When she heard the call to prayer Sister Judith knew something was wrong, even if she couldn’t immediately identify what was amiss. As she was wont to do when she was anxious, she tugged at the rosary around her neck, and it was as she did this that her mind put two and two together.
Around her on the Deck Eleven concourse the mellifluous call to prayer was echoing from the Voxes hung around the neck of every Brother and Sister, Novice and Postulant. It was not, however, coming from the Vox hung from the rosary around her neck.
She examined the device, elegantly curved in the shape of a figure eight, symbol of her faith. None of the lights on the upper portion were lit, not even the one indicative of a fault.
She glanced nervously around her, at her fellow adherents of the Greater Journey hurrying this way and that, heading for their preferred chapel. Brothers and Sisters chattered away, heads held high. The Novices remained in their groups of six, heads always bowed, chanting the triptych under their breath as they were required to do when they were called to prayer.
“Dedication- Deceleration- Destination.”
“Dedication- Deceleration- Destination.”
“Dedication- Deceleration- Destination.”
And finally the Postulants, clambering up from their knees, bending their legs and rubbing at their kneecaps before they headed off after the others. Heads bowed like the Novices, but not in groups, not chanting, not even talking, obedient to their vows of solitude and silence.
Sister Judith felt suddenly out of place. If she just continued to stand there eventually people would notice, not only those of the Faith, but the secularum as well: the engineers and teachers, the labourers and schoolchildren. She felt suddenly like a criminal, as if she’d done something wrong, been singled out for some divine punishment.
She should act as if she had heard the call, or else find a touchscreen and advise the communetor that her Vox was broken. Instead she just stood there, seized by a rare moment of indecision. It was not a feeling she was used to.
“Don’t fret, Sister Judith, nothing is wrong.”
She turned and bowed her head. “Maven Angelica. “
“Oh lift your head, girl. It’s been ten years since you were a Novice.”
Sister Judith smiled as she complied; Maven Angelica’s tone had been playful. Though she’d rarely spoken with the head of the Faith, Judith had heard her speak many times, and knew from these occurrences, and the comments of others, that she was not, nor ever had been, a strict disciplinarian. Not all Mavens had been so accommodating.
Despite the fact that she was a familiar figure around the Ark, it always surprised her to see Maven Angelica wearing the familiar cerulean habit of their order, but no wimple, her grey hair instead hung freely in several haphazard plaits. Sister Judith had to resist the urge to adjust her own wimple, suddenly paranoid that a scrap of blonde hair might be poking free.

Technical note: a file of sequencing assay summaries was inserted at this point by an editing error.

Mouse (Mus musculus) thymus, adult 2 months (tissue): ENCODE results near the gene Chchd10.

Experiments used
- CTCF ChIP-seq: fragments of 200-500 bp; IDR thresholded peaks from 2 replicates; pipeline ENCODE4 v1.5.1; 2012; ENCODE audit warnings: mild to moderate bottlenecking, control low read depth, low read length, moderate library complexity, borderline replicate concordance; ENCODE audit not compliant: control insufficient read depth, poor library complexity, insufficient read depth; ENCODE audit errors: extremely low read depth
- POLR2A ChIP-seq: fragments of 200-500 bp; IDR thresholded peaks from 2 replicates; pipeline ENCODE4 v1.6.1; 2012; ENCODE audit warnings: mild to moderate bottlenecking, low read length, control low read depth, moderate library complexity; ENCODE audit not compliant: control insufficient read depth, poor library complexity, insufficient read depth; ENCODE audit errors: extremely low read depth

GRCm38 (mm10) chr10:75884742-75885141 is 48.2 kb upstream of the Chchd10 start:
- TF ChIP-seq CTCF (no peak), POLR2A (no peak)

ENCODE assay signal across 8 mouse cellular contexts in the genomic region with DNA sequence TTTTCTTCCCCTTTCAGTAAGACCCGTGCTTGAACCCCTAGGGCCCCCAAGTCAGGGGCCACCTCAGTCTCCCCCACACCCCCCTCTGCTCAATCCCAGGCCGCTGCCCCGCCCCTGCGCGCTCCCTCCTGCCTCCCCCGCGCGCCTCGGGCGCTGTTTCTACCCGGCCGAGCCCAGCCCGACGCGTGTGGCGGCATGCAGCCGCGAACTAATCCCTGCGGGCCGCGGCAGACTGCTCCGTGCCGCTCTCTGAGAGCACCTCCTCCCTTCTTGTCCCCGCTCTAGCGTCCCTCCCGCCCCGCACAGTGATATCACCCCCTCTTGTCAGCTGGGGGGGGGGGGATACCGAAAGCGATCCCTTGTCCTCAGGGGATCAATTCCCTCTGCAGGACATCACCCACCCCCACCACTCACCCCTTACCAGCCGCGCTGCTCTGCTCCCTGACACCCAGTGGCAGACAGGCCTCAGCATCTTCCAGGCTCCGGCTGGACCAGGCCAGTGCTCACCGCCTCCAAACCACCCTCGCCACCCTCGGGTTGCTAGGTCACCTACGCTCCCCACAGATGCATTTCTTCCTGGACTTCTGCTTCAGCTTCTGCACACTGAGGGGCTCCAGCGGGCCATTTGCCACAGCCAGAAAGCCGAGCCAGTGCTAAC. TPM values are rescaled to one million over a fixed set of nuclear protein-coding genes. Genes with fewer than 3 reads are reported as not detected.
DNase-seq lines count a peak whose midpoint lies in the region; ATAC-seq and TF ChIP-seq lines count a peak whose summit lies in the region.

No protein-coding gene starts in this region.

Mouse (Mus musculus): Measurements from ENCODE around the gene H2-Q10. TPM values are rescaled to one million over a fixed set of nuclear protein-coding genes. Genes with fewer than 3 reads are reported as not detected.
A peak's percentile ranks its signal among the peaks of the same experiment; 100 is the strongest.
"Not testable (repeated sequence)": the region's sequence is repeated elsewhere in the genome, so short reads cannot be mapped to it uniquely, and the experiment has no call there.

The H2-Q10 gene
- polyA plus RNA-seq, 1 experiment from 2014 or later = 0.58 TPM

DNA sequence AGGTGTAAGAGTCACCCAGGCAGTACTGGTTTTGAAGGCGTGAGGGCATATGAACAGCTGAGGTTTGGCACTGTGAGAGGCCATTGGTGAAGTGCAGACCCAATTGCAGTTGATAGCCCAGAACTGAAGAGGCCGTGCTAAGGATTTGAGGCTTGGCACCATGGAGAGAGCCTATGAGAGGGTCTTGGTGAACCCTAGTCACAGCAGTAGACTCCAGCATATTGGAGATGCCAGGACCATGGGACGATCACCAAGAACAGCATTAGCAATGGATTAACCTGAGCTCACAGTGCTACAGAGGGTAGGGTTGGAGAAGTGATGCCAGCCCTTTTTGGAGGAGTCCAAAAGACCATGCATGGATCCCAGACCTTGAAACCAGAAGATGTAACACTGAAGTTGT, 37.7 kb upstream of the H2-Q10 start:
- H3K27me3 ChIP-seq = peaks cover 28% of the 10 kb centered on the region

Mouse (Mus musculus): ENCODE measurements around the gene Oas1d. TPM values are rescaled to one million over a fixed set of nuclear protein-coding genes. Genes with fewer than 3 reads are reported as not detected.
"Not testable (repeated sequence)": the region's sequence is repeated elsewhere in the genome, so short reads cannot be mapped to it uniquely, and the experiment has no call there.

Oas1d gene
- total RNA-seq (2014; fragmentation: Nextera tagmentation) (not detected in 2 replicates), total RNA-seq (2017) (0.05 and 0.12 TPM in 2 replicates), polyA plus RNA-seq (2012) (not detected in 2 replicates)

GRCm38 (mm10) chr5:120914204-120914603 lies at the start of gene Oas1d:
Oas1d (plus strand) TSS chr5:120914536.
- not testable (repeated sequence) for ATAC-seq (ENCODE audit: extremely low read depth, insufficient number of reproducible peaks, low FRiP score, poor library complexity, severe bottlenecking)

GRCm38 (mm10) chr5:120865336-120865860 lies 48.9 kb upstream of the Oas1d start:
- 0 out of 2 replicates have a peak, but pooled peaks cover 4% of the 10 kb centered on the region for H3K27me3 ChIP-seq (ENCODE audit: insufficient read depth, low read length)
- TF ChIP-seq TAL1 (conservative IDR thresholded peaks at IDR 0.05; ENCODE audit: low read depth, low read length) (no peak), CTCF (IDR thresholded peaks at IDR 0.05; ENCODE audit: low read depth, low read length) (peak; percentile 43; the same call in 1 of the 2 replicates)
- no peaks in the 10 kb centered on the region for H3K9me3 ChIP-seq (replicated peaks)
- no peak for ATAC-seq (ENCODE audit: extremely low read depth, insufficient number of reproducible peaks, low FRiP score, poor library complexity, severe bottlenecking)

No one knew exactly how old Maven Angelica was, but she had been Maven for as long as Sister Judith could remember; her first memory of this serene woman was as clear as her memory of yesterday. She’d been four, which meant Maven Angelica had held office for at least thirty years.
She was a striking woman despite her age, which had crooked her shoulders and necessitated a small metal cane, and despite the recent stroke that had caused the left side of her face to fall ever so slightly and was responsible for a vague slur to her voice. Her skin was clear of lines, her hazel eyes still bright. In her heart Sister Judith thought Maven Angelica was probably more beautiful in her dotage than she’d been in her prime.
“I’m sorry, Maven.”
Maven Angelica threw a dismissive hand in the air, her other remained wedded to her cane. “I’m too old for apologies. You’ll realise, as you age, that there are many things you don’t have the time for any more.” She smiled. “And talking of time, you and I have an appointment.”
“Yes. That’s why I’m here, and that is why your Vox did not issue you with the Call to Prayer. You have a more important matter to attend to, one that will entail us taking a trip to the Cartography Chapel.”
Sister Judith’s eyes widened. The Cartography Chapel was a place of great reverence, one that even a Maven only entered rarely.
She had many questions, but to ask might seem impertinent, so she sidestepped the sanctified nature of the Chapel, and instead focused on more rational concerns. “I should pack, such a pilgrimage will take several days.” Which was putting it mildly, to walk to the bow of the ship from their current position in the port transept would take her at least two days at a brisk pace, and she doubted Maven Angelica would be able to walk as quickly, so it might take three or four. They would need to arrange lodgings on the way and…
“That won’t be necessary, we’ll take the monorail.”
Sister Judith was shocked again. For the Adherents of the Greater Journey, faith was about struggle, about not taking the easier path. Unless they were aged, or otherwise infirm, those of the Faith were expected to walk everywhere, to clamber between decks along rickety ladders rather than taking the elevators, to spend days on journeys that would take the secularum mere minutes. Sister Judith hadn’t ridden the monorail since childhood.